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Using a mathematical framework to examine physiological changes in winter wheat after livestock grazing. 2. Model validation and effects of grazing management


Harrison, MT and Evans, JR and Moore, AD, Using a mathematical framework to examine physiological changes in winter wheat after livestock grazing. 2. Model validation and effects of grazing management, Field Crops Research, 136 pp. 127-137. ISSN 0378-4290 (2012) [Refereed Article]

Copyright Statement

Copyright 2012 Elsevier B.V.

DOI: doi:10.1016/j.fcr.2012.06.014


Previous work with crops used for livestock forage and grain production has shown that crop regrowth after grazing is influenced by grazing pressure, shoot dry matter (DM) removed and rainfall, though such findings are typically obtained using limited growing seasons. The aims of this paper were four-fold: (1) validate a wheat-grazing crop model (WHTGRAZ), (2) determine the effect of grazing regime on grain yield at the same grazing pressure, (3) determine the relationship between grazing intensity, yield and rainfall, and (4) determine how shoot DM at the start of grazing influences total DM consumption and grain yield. The ability of WHTGRAZ to predict post-grazing shoot DM accumulation was as good as or better than its ability to predict that of ungrazed crops. Aims 2-4 were investigated by simulating grazing while crops were vegetative. When the number of grazing days per hectare was predefined, yield of crops subjected to light grazing intensities for long periods were similar to yields of crops subjected to high grazing intensities for short periods. When the number of grazing days per hectare was unlimited and grazing was terminated only upon reaching a minimum shoot DM or maximum development stage, more grazing was obtained with lower grazing intensities. Irrespective of grazing intensity, crop yields were generally equal to or greater than those of ungrazed crops in years when growing season rainfall was low, but the converse occurred when growing season rainfall high. In very wet years, delaying the start of light intensity grazing decreased total shoot DM consumption and increased yield. Alternatively, delaying the start of high intensity grazing increased shoot DM consumed and decreased yield. Two major conclusions were deducted from this study. First, grazing of rainfed wheat at relatively light intensities for long durations allows more regrowth to occur during the grazing interval. This both increases removal of shoot DM and is less likely to penalise yield. Second, the probability of grazing increasing crop productivity is greatest in years with low rainfall, regardless of grazing intensity. © 2012 Elsevier B.V.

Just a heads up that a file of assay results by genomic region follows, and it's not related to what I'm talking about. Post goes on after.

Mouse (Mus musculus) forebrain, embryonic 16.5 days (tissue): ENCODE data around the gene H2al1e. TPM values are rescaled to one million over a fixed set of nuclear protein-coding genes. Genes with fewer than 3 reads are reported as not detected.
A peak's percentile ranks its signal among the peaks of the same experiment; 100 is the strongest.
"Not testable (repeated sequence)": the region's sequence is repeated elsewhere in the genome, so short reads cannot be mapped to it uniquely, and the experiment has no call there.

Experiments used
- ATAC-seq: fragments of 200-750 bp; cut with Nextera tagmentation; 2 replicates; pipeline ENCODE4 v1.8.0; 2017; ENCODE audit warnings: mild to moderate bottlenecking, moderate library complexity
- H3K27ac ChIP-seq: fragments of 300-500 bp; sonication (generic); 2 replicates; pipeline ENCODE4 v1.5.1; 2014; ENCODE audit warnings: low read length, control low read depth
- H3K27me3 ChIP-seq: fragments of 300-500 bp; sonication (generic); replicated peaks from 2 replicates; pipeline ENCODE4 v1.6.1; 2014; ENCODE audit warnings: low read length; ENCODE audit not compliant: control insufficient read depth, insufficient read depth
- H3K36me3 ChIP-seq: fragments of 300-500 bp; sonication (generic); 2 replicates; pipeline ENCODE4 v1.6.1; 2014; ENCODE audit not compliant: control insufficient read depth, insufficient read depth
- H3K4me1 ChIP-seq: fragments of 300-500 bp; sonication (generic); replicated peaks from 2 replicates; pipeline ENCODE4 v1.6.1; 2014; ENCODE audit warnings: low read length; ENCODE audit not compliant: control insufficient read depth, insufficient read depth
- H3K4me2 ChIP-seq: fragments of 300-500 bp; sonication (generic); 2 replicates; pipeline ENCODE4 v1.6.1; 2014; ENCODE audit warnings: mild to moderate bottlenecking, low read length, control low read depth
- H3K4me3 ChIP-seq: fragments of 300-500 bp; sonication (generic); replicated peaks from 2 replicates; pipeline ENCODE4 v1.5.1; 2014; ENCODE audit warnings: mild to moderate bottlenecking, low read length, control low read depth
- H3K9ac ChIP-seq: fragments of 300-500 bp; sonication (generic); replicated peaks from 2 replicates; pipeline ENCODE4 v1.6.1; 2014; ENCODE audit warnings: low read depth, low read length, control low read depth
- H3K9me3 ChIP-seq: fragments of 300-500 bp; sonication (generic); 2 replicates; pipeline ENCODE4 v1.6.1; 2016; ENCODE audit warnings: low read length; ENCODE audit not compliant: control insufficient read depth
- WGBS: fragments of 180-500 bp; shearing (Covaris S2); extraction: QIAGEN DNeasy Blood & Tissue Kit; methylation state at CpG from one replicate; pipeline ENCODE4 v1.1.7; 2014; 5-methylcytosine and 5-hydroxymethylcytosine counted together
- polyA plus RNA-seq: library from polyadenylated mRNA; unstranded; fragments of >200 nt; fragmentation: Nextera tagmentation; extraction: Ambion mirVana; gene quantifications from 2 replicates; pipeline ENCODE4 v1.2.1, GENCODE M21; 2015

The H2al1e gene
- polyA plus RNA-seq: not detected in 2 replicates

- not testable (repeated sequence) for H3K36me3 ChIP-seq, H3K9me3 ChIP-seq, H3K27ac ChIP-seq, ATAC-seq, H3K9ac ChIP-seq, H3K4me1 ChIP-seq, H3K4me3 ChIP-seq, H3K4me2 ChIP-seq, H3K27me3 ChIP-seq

Item Details

Item Type:Refereed Article
Keywords:Above-ground net primary production; Defoliation; Herbivory; Rain; Regrowth; Water stress; crop production; crop yield; defoliation; dry matter; grazing; grazing management; growing season; herbivory; livestock farming; mixed farming; physiology
Research Division:Agricultural, Veterinary and Food Sciences
Research Group:Agriculture, land and farm management
Research Field:Agricultural systems analysis and modelling
Objective Division:Plant Production and Plant Primary Products
Objective Group:Grains and seeds
Objective Field:Wheat
UTAS Author:Harrison, MT (Associate Professor Matthew Harrison)
ID Code:84645
Year Published:2012
Web of Science® Times Cited:30
Deposited By:Tasmanian Institute of Agriculture
Deposited On:2013-05-23
Last Modified:2013-06-05

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